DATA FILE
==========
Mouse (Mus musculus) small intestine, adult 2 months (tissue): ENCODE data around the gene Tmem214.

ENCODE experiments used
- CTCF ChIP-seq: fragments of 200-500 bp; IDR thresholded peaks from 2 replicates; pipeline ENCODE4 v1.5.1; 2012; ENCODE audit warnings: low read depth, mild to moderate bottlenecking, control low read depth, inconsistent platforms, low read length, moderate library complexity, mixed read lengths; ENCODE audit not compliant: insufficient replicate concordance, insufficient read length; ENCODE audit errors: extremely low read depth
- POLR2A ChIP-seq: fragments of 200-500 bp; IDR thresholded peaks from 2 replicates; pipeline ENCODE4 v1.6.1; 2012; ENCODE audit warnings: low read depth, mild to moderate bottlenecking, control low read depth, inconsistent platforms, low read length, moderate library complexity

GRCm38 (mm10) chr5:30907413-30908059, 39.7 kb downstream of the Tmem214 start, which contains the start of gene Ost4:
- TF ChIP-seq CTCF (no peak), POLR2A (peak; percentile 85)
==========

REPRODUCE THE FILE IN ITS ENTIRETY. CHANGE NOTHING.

Mouse (Mus musculus) small intestine, adult 2 months (tissue): ENCODE data around the gene Tmem214.

ENCODE experiments used
- CTCF ChIP-seq: fragments of 200-500 bp; IDR thresholded peaks from 2 replicates; pipeline ENCODE4 v1.5.1; 2012; ENCODE audit warnings: low read depth, mild to moderate bottlenecking, control low read depth, inconsistent platforms, low read length, moderate library complexity, mixed read lengths; ENCODE audit not compliant: insufficient replicate concordance, insufficient read length; ENCODE audit errors: extremely low read depth
- POLR2A ChIP-seq: fragments of 200-500 bp; IDR thresholded peaks from 2 replicates; pipeline ENCODE4 v1.6.1; 2012; ENCODE audit warnings: low read depth, mild to moderate bottlenecking, control low read depth, inconsistent platforms, low read length, moderate library complexity

GRCm38 (mm10) chr5:30907413-30908059, 39.7 kb downstream of the Tmem214 start, which contains the start of gene Ost4:
- TF ChIP-seq CTCF (no peak), POLR2A (peak; percentile 85)